India’s solar power production hit by air pollution

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A recent study indicates that due to heavy air pollution, India suffers an estimated loss of US$245-835 million every year. Improved air quality will in turn improve the performance of solar power projects, as reported by Mongabay-India. Prospects for India to meet the target of producing 100 gigawatts of solar power in 2022 have dimmed due to high levels of air pollution.

Energy production and emissions are also closely linked to health. The International Energy Agency has reported that 6.5 million deaths occur each year due to air pollution. “The production and use of energy are by far the largest man-made sources of air pollutants,” says the IEA.

The study carried out by IIT Delhi and published in Environmental Research Letters, calculates that between 2001 and 2018, India lost 29% of its solar energy potential due to air pollution, which is equivalent to a annual loss of 835 million US dollars. By March this year, India had only reached half of its installed solar capacity of 50 gigawatts, according to research group Mercom India.

If India can reduce its air pollution problem, it will not only improve the performance of its solar power projects and accelerate India’s clean energy transition, but also save crucial resources such as land, the study found. With more efficient performance of solar power projects, India could meet its targets with less installation capacity, which translates into less land requirements for large-scale solar parks, which reduces the risks of conflicts with local communities and the environment.

According to the researchers who conducted the study, cleaner air and better performance of solar power projects would also mean that India could save a crucial resource like land through which conflicts with communities and the environment could also be avoided. Solar resource assessment should be incorporated into the cost-benefit analysis of any air pollution mitigation plan in India.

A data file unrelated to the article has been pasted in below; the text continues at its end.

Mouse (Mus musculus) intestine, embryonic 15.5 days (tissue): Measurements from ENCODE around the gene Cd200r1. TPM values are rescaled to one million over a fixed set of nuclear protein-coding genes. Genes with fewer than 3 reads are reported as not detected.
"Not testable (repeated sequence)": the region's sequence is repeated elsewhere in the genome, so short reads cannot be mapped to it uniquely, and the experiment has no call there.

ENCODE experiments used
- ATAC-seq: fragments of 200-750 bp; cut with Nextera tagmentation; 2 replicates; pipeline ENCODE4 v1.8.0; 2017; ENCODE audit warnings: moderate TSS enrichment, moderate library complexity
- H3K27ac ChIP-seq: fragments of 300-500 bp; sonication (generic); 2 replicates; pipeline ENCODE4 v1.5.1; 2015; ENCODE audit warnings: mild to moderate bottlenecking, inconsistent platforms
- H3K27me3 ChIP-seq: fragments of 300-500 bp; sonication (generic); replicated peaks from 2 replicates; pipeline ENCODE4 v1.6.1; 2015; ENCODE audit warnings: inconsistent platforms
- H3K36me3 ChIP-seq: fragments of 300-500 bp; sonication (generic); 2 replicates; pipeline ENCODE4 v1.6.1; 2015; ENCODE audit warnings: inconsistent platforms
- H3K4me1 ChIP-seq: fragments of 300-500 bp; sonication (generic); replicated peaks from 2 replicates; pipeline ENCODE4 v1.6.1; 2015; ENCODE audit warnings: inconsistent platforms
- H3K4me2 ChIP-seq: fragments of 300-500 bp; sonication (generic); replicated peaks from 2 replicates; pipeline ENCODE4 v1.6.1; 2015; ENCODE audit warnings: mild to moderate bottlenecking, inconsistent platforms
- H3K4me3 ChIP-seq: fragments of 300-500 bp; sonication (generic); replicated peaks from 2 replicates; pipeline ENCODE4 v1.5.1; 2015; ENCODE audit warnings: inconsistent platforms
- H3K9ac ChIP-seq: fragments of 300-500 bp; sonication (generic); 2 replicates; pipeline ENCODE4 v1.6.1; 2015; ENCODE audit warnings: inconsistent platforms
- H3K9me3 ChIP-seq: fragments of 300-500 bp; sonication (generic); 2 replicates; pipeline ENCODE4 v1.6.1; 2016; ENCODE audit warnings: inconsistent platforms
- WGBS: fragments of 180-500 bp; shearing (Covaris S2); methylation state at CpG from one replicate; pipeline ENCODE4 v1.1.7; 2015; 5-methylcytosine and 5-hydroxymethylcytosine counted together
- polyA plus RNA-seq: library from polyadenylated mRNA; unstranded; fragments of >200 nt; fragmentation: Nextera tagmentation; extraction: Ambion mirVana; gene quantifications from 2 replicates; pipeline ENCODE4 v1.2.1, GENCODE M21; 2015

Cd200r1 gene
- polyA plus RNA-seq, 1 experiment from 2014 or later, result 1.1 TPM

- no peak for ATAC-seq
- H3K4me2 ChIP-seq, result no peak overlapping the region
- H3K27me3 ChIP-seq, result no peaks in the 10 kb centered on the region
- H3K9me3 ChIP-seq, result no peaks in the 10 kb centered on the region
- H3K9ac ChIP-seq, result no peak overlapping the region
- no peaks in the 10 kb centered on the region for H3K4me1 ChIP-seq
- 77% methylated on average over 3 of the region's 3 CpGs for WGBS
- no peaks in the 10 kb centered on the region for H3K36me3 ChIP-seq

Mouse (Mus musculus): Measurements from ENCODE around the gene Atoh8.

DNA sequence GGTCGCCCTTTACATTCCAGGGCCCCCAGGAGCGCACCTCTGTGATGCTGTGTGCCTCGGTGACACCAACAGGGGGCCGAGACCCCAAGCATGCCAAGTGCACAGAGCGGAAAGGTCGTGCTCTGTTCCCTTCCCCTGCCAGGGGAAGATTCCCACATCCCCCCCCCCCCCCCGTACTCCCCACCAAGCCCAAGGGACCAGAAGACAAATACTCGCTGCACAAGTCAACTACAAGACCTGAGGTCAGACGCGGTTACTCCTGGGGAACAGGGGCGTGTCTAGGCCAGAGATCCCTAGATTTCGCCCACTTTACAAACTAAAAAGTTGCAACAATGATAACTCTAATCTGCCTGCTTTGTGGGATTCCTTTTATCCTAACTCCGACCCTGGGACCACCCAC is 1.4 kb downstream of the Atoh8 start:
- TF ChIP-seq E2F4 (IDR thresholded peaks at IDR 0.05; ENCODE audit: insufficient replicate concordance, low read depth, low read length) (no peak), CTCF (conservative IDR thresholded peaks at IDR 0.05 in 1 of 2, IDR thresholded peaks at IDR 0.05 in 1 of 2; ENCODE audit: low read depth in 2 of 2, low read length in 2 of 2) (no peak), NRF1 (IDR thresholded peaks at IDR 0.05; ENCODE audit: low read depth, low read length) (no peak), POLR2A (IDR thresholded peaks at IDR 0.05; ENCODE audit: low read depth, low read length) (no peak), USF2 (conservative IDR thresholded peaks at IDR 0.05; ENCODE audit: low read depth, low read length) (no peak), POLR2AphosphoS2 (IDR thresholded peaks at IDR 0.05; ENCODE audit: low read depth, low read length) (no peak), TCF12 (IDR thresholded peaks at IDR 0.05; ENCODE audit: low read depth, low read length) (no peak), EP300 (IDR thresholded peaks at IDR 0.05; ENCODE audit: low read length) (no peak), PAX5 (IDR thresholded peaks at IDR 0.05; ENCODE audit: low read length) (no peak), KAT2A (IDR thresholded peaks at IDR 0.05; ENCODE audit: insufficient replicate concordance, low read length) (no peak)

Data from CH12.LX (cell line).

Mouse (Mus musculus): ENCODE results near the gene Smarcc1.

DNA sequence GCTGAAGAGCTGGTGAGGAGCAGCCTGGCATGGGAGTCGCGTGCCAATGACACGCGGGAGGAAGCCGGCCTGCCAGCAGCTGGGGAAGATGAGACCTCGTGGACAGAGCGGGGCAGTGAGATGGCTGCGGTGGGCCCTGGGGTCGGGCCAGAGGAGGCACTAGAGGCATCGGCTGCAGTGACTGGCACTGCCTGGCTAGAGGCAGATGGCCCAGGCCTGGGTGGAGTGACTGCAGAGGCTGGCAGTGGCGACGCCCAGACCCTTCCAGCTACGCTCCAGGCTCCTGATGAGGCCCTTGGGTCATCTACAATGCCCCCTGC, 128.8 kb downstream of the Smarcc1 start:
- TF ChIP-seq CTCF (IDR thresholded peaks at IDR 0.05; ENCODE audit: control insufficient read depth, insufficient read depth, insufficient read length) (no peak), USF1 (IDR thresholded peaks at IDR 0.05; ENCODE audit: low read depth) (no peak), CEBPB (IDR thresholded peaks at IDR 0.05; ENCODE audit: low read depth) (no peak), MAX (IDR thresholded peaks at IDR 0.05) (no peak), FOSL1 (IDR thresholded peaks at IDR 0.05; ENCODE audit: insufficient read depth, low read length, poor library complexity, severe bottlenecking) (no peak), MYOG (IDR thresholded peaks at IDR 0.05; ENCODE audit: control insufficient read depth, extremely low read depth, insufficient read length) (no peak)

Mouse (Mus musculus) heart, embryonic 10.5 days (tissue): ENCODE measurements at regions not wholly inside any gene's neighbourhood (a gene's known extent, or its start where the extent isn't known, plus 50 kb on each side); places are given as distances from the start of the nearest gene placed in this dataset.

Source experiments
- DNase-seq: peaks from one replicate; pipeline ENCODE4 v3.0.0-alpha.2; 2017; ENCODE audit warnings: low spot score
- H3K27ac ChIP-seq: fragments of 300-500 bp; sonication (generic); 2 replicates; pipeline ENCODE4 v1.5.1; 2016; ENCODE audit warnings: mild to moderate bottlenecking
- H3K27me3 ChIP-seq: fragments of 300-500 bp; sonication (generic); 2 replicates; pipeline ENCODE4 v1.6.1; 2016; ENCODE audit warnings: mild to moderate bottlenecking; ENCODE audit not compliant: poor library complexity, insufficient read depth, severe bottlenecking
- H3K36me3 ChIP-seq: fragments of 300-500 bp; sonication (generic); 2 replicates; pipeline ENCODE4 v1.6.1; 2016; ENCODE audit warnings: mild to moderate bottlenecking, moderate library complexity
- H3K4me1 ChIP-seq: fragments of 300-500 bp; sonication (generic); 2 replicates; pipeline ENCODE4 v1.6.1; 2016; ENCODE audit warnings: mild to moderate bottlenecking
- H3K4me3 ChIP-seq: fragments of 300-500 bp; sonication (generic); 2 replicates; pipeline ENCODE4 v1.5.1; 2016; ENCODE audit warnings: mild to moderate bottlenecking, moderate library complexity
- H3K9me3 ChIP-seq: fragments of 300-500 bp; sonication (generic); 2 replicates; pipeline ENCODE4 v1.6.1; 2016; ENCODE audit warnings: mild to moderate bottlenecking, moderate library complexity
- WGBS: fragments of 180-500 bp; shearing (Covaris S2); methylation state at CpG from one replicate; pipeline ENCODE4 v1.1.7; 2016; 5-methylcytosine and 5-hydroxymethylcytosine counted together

Mongabay-India reports that in 2015, India set a target of installing 175 gigawatts (GW) of renewable energy projects, including 100 GW of solar power by 2022. So far, India reached an installed capacity of 50.77 GW. The Indian government maintains that the country is on track to achieve the target as many projects are under construction and would be commissioned soon. Indeed, driven by the rapid progress of its renewable energy target, India is now pursuing a target of 450 GW of renewable energy projects, including approximately 280 GW of solar projects.

The study noted that “solar energy loss due to environmental factors such as air pollution is not properly accounted for in the assessment of renewable energy resources” and stated, ” successful implementation of the National Clean Air Program (NCAP) and full mitigation of household emissions through cleaner domestic fuel supply and rural electrification would enable India to generate a surplus of electricity of 6-16 TWh per year from the installed capacity of existing solar energy in 2018… This translates into an economic benefit of 325-845 million dollars per year, which is equivalent to the costs of implementation implementation of these social programs. Mitigation of air pollution would therefore accelerate India’s progress towards its solar energy goal with less installed capacity, thus avoiding additional expenditure for expansion. infrastructure and solar energy.

He points out that aerosols in the atmosphere attenuate incoming solar radiation by scattering and absorption and this is called the “atmospheric attenuation effect”. In addition, aerosols often settle on panel surfaces and affect their PV performance, the so-called “soiling effect”.

Researchers at IIT Delhi have estimated the surplus solar power India would be able to generate and the economic benefits it could reap if air pollution levels in the country were successfully reduced by strictly applying some of the major mitigation policies announced by the Indian government or adhering to the air quality standards of the World Health Organization (WHO). They said India’s solar power target can be met on time, even earlier, if the current installation trend is followed along with the air pollution mitigation plans.

According to the study, the economic benefit of reducing air pollution in terms of excess solar power generation is equivalent to the current cost of implementing major air pollution mitigation policies and , therefore, solar resource assessment should be incorporated into the conduct of the study. cost-benefit analysis of any air pollution mitigation plan in India.

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